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Mercury Meltdown

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Mercury Meltdown
MercuryMeltdown-boxart.jpg
Box art of Mercury Meltdown featuring four separate blobs of Mercury in different colors and states.
Developer(s)Ignition Banbury
Publisher(s)
Designer(s)Rich Hancock
Mark Walden
Platform(s)PlayStation Portable
PlayStation 2
Wii
ReleasePlayStation Portable
  • NA: October 3, 2006
  • EU: October 6, 2006
PlayStation 2
(Mercury Meltdown Remix)
  • EU: November 24, 2006
  • NA: December 4, 2006
Wii
(Mercury Meltdown Revolution)
  • EU: June 8, 2007
  • NA: October 17, 2007
Genre(s)Puzzle-platformer
Mode(s)Single-player, Multiplayer (2 players)

Mercury Meltdown is a puzzle-platformer video game for the PlayStation Portable. It is the sequel to Archer Maclean's Mercury. Like the first game, the goal is to tilt the stage in order to navigate one or more blobs of mercury to the destination. In contrast to the original, Ignition Banbury had more time and experience developing the game and listened to player feedback, allowing the game to be easier and provide players with more freedom to choose levels. The game has new hazards, enemies, and minigames. The game was released in North America and Europe on October 2006.

The game received a port to the PlayStation 2 titled Mercury Meltdown Remix released a month after the original, with improved graphics, new levels and optimized for PlayStation 2's controller. A second port for the Wii titled Mercury Meltdown Revolution was released in 2007 and also changing the levels, improving the graphics further from the Remix version and making use of Wii's motion controls.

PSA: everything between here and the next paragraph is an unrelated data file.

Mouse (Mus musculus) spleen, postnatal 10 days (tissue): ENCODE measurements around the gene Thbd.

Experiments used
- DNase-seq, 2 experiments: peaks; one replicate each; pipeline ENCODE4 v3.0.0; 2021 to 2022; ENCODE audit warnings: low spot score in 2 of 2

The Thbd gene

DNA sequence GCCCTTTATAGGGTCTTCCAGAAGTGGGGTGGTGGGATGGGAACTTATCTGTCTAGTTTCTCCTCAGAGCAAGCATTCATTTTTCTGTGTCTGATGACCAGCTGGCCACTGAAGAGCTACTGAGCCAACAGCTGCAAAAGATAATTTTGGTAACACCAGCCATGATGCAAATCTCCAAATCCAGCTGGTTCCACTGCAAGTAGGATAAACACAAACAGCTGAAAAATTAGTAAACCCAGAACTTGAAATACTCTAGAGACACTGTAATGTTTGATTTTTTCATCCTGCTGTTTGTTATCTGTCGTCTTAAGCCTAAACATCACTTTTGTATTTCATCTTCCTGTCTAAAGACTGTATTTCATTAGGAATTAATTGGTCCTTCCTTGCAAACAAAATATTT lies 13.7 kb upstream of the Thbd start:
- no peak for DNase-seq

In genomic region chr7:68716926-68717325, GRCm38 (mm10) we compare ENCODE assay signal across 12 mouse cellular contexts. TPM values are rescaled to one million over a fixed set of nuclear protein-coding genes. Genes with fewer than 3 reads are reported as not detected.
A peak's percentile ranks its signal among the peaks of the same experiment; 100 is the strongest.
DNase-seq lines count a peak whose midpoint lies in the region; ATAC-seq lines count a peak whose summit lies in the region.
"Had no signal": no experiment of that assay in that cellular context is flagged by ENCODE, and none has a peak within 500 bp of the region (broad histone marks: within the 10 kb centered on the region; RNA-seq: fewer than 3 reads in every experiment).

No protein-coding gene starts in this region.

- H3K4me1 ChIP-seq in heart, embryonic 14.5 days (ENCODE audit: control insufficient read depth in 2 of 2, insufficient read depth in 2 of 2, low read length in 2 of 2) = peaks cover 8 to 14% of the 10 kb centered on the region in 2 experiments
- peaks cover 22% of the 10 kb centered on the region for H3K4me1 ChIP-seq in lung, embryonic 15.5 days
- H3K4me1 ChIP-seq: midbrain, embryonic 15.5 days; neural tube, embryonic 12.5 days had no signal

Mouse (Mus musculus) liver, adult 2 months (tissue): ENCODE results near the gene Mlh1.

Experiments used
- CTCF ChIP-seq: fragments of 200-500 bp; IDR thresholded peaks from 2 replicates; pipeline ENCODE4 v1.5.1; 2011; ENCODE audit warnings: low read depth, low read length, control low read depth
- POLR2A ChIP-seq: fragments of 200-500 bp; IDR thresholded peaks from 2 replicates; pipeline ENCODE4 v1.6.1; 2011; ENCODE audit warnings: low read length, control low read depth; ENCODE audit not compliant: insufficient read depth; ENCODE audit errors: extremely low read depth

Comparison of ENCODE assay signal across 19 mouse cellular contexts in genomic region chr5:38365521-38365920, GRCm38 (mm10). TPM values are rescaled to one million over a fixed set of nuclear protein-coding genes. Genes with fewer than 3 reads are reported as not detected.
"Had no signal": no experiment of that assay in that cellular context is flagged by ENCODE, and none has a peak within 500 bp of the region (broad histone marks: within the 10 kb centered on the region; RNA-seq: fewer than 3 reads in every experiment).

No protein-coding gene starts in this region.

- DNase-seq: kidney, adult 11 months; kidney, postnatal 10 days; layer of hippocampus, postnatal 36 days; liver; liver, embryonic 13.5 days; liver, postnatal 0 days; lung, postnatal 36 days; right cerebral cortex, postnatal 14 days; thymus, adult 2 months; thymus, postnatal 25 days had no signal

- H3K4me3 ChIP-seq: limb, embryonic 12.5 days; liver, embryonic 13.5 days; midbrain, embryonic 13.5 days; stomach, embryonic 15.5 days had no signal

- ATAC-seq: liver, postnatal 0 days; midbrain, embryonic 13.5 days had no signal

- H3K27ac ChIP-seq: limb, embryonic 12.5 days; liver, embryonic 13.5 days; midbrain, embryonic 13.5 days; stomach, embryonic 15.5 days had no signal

All versions of Mercury Meltdown were well-received among critics. The game was praised by critics for being an overall improvement from the original in terms of difficulty and art style. Mercury Meltdown Remix received mixed reviews in regards to the PS2 controls with some criticism of removing multiplayer. Mercury Meltdown Revolution also criticized for lack of multiplayer but was praised for its motion controls.

Gameplay[edit]

Gameplay of Mercury Meltdown. The mercury is in a solid-state allowing it to be moved on rails. A new color-mixing chart is featured in the top right corner.